The SA Journal Diabetes & Vascular Disease Vol 11 No 3 (September 2014) - page 6

Incretins: harmful to the pancreas or not?
Nikash Ramsunder
Naturally occurring incretins are intestinal hormones that are released in
response to food ingestion in order to potentiate the glucose-induced
insulin response, and account for 50 to 70% of the total insulin
secretion after meal ingestion. Their effects are mediated through
binding with specific receptors as well as neural modulation.
GIP and GLP-1 are both rapidly degraded into their inactive
metabolites by the enzyme dipeptidyl dipeptidase 4.
Their physio-
logical actions include:
• stimulation of glucose-induced insulin secretion
• regulation of metabolism in the adipocytes
• promotion of
-cell proliferation
• stimulation of insulin gene transcription and hence biosynthesis
• suppression of glucagon secretion in the pancreatic islets
• exertion of trophic effects on pancreatic
-cell mass, with
proliferation and
-cell neogenesis
• inhibition of gastrointestinal secretion and motility, particularly
gastric emptying
• enhancement of satiety
• stimulate somatostatin secretion
• improvement of endothelial dysfunction in patients with stable
coronary artery disease.
The incretin mimetics GIP and GLP-1, and dipeptidyl peptidase
4 (DPP-4) inhibitors are a new class of antidiabetic agents first
introduced in 2005 (exenatide) and 2007 (sitagliptin), respectively.
The most significant of these benefits that is not found with other
antidiabetic treatments are the glucose-dependant nature of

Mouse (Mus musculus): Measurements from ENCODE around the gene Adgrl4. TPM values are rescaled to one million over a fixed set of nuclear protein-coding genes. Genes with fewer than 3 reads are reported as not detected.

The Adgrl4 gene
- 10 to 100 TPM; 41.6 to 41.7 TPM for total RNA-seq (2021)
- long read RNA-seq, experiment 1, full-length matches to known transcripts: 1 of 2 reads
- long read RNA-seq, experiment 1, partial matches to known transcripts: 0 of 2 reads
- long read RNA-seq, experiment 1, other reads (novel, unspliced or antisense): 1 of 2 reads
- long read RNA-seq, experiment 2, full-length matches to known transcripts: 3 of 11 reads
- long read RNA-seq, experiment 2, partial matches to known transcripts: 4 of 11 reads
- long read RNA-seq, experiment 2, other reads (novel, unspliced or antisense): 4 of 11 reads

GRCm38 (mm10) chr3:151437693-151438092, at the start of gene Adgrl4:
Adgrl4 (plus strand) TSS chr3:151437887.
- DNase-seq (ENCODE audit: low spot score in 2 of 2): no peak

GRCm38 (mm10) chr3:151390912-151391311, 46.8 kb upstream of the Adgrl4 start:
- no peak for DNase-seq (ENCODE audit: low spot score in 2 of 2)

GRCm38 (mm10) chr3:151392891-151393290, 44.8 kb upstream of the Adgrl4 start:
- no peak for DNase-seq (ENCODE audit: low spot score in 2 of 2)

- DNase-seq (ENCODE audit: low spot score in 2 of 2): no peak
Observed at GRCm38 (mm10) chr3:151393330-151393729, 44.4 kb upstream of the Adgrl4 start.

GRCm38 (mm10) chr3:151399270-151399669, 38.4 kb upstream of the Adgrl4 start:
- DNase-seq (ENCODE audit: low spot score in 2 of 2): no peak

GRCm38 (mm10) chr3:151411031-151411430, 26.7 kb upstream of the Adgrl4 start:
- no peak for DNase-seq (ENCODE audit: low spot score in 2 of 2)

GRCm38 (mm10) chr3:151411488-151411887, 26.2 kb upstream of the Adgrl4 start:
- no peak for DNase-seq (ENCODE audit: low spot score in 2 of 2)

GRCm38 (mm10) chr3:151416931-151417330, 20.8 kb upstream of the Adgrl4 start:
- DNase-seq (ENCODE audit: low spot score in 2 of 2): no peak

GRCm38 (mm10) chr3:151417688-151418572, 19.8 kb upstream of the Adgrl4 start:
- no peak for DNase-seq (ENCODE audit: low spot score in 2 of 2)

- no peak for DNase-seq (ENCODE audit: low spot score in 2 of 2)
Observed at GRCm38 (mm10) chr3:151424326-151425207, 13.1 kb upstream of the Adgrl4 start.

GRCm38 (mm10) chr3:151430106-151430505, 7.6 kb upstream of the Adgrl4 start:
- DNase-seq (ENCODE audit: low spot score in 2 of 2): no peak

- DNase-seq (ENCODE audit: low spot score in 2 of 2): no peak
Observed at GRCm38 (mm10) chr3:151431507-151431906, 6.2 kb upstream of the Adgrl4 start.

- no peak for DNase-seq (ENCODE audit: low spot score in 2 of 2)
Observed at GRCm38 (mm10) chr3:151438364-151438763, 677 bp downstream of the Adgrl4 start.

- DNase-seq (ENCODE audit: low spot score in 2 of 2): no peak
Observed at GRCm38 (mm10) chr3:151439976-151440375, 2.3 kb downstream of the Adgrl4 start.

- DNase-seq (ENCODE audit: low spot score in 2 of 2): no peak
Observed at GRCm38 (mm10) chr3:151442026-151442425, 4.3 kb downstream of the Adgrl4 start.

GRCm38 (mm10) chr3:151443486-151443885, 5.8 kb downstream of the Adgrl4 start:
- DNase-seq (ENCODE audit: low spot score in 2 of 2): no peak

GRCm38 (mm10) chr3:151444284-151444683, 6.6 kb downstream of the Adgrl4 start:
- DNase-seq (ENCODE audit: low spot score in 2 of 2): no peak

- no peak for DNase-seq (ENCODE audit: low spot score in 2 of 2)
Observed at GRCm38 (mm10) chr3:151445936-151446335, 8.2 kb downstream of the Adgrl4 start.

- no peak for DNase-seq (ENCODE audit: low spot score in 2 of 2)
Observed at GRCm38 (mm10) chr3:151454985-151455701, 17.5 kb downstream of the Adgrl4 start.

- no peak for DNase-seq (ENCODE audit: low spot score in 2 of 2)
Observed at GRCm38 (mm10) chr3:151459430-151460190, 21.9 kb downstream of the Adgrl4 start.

their insulinotropic effects and that they are associated with very
low rates of hypoglycaemia.
They have also shown the ability to
preserve the remaining
-cells in diabetes and this at one stage
provided hope that enhancing GLP-1 could potentially alter the
natural progression of diabetes.
There is no doubt that incretin-based therapies have been shown
to be effective as glucose-lowering agents, as GLP-1 receptor
agonists demonstrate an efficacy comparable to that of insulin
treatment. This was demonstrated in the AMIGO studies where,
in a comparison of exenatide and insulin glargine, the lowering of
levels did not differ between the groups during six and 12
months of treatment.
However, there is controversy regarding the potential regenerative
effects of incretin therapy on pancreatic
-cells, as shown by a
study on pancreases from age-matched donors with diabetes
mellitus (DM) and treated with incretins, those treated with other
therapeutic agents, and non-diabetic control subjects. This study
revealed an average increase in pancreatic mass of around 40% in
those treated with incretins, showing a marked expansion of the
exocrine and endocrine pancreas. The former was accompanied
by increased proliferation and dysplasia and the latter by
hyperplasia with the potential for evolution into neuroendocrine
This has created concern as to the long-term consequences of
using such therapies. Some of these concerns include the potential